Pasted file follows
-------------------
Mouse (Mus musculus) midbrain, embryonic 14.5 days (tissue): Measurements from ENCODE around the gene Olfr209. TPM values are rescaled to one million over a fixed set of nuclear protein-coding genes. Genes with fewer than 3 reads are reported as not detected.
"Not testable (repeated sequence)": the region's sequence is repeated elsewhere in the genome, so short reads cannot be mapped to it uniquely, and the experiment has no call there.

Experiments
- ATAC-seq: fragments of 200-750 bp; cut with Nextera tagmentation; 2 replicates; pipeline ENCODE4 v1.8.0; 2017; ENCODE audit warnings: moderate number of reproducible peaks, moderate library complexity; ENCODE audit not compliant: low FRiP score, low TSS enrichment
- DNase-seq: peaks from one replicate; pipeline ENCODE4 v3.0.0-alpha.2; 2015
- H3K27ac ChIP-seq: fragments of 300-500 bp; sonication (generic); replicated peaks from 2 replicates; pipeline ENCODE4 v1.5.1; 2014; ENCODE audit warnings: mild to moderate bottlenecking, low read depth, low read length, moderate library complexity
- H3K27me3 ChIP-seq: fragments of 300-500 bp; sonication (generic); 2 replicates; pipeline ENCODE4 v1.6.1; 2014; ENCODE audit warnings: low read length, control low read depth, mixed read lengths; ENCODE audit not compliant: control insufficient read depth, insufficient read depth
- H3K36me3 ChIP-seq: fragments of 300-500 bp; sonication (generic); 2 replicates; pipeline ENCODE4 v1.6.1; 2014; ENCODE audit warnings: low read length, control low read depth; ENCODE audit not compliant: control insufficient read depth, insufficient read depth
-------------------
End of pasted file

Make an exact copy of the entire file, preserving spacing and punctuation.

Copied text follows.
Mouse (Mus musculus) midbrain, embryonic 14.5 days (tissue): Measurements from ENCODE around the gene Olfr209. TPM values are rescaled to one million over a fixed set of nuclear protein-coding genes. Genes with fewer than 3 reads are reported as not detected.
"Not testable (repeated sequence)": the region's sequence is repeated elsewhere in the genome, so short reads cannot be mapped to it uniquely, and the experiment has no call there.

Experiments
- ATAC-seq: fragments of 200-750 bp; cut with Nextera tagmentation; 2 replicates; pipeline ENCODE4 v1.8.0; 2017; ENCODE audit warnings: moderate number of reproducible peaks, moderate library complexity; ENCODE audit not compliant: low FRiP score, low TSS enrichment
- DNase-seq: peaks from one replicate; pipeline ENCODE4 v3.0.0-alpha.2; 2015
- H3K27ac ChIP-seq: fragments of 300-500 bp; sonication (generic); replicated peaks from 2 replicates; pipeline ENCODE4 v1.5.1; 2014; ENCODE audit warnings: mild to moderate bottlenecking, low read depth, low read length, moderate library complexity
- H3K27me3 ChIP-seq: fragments of 300-500 bp; sonication (generic); 2 replicates; pipeline ENCODE4 v1.6.1; 2014; ENCODE audit warnings: low read length, control low read depth, mixed read lengths; ENCODE audit not compliant: control insufficient read depth, insufficient read depth
- H3K36me3 ChIP-seq: fragments of 300-500 bp; sonication (generic); 2 replicates; pipeline ENCODE4 v1.6.1; 2014; ENCODE audit warnings: low read length, control low read depth; ENCODE audit not compliant: control insufficient read depth, insufficient read depth